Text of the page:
|How Much Omega 3 A Day ?
There are a number of nutrients that the human body requires for healthy survival. Omega-3 is one such fatty acid which aids in maintaining sound health. There are 3 variants of omega 3 acids namely; alpha linolenic acid (ALA), docosahexaenoic acid (DHA) and eiosapentaenoic acid (EPA). Out of these three forms, DHA and EPA are relatively more common.
While these acids are considered vital for fetuses and children for the healthy formation of the brain; in adults’ omega 3 fatty acids assist in functions such as reduction of blood pressure and the triglyceride level, and averting any problems related to the heart.
The recommended intake of omega 3s varies for different individuals. As per the Omega-3 FAQ, 220 milligrams of omega 3s must be consumed by children and adults on a daily basis. During the phase of pregnancy and lactation, women must increase their intake to 300 milligrams every day. In addition to this dosage, a DHA supplement like Expecta DHA is often recommended during pregnancy to support the healthy brain development of the fetus. For the same reason, mothers who are not breastfeeding their infants should administer formula comprising of DHA like Similac Advanced Infant Formula. The prescribed intake of omega 3 again varies for those who have high triglyceride levels or those suffering from heart ailments. Omega-3 FAQ suggests intake of 2 to 4 grams of DHA and EPA supplements for the former and 1 gram of the same for the latter category on a daily basis.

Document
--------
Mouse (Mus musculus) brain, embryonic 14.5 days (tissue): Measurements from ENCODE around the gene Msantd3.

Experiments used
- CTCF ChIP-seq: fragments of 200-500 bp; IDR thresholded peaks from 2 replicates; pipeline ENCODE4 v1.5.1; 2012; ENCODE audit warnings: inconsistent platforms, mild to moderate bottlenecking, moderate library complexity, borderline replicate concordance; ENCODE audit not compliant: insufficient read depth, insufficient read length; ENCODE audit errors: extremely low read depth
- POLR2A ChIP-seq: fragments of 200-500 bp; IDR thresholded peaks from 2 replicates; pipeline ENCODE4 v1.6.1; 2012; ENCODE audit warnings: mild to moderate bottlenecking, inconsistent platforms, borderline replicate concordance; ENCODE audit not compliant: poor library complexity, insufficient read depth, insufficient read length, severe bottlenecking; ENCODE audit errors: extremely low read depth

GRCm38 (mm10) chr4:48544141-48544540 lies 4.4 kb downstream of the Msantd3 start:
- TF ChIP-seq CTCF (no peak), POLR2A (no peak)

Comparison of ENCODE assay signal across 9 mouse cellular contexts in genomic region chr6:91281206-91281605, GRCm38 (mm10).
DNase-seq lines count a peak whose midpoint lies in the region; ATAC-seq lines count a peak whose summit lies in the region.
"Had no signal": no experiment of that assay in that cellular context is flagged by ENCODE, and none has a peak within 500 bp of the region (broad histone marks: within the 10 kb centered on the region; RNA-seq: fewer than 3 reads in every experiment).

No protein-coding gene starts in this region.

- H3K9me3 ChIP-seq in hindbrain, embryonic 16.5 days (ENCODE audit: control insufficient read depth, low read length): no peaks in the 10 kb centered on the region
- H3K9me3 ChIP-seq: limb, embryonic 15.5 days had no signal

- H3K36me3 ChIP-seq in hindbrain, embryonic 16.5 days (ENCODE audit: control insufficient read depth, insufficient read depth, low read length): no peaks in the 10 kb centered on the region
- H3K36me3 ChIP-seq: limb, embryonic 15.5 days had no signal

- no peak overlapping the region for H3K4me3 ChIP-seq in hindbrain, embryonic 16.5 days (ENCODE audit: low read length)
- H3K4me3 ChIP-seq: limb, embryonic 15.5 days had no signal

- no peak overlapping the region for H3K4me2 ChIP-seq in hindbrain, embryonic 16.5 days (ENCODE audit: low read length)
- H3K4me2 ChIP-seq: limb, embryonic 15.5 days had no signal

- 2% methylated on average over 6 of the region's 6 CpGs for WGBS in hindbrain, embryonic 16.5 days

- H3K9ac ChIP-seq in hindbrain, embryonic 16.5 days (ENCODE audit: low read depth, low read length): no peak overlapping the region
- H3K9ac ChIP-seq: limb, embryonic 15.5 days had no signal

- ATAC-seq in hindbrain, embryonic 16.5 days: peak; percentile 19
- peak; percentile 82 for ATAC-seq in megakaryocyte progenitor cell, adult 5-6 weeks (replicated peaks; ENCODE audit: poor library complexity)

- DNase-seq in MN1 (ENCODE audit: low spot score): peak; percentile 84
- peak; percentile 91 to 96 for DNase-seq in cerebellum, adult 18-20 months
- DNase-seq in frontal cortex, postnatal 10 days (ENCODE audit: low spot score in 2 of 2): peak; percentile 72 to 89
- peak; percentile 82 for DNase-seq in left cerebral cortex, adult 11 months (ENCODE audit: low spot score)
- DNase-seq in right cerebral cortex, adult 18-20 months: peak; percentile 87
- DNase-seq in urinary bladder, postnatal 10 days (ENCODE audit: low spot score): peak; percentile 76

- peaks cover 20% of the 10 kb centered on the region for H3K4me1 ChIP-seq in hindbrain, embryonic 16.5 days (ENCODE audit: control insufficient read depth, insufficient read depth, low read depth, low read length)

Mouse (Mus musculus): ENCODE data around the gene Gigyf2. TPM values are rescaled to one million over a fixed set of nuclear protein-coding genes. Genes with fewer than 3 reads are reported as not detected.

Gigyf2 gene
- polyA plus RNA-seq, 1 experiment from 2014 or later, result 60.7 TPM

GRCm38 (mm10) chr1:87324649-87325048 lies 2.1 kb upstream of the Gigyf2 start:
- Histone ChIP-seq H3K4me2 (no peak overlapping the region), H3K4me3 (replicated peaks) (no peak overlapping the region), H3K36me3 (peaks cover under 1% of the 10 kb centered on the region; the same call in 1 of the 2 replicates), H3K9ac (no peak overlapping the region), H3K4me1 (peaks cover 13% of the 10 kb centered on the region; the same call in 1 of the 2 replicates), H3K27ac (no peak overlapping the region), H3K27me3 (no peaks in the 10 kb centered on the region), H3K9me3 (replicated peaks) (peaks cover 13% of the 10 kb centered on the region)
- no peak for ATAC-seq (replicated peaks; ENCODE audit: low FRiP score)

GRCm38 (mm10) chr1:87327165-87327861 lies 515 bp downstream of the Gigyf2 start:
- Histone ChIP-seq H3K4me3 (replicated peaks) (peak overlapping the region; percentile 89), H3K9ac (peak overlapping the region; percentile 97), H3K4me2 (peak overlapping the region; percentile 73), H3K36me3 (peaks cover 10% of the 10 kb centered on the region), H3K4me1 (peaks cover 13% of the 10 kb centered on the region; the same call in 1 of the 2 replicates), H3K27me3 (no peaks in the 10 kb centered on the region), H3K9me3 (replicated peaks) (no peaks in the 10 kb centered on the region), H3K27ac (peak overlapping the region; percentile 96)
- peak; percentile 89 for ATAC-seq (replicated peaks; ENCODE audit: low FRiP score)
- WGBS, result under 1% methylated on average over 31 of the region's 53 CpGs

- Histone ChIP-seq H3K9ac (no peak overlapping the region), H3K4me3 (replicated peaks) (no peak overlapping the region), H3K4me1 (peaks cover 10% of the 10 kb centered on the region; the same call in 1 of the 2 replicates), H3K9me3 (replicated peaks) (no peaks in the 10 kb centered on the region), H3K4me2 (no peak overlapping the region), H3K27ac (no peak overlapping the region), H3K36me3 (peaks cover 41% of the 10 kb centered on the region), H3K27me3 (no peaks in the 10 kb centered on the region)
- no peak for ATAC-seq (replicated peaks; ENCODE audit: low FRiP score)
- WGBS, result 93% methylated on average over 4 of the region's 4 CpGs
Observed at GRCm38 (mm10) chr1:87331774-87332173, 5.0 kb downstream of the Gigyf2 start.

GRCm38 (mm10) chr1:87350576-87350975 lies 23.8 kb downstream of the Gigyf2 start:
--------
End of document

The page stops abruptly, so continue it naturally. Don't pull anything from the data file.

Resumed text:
Fish is a primary source of DHA and EPA in food products. It has been evaluated that 1 gram of DHA and EPA is equivalent to about 15 oz wild catfish or 20 oz farmed catfish; 7 oz of flounder; 15 oz of haddock; 3 to 7 oz of halibut; 2 oz herring; 2 to 9 oz mackerel; 2 to 4 oz wild Atlantic salmon or 2 to 3 oz farmed Atlantic salmon; 2 to 3 oz sardines; 3 to 12 oz fresh tuna or 4 oz white canned tuna; 11 oz shrimp, and 9 oz of crab. Oil of soybean, canola, walnut, fish and flaxseed; and nuts, beans and green leafy vegetables are also rich sources of ALA.
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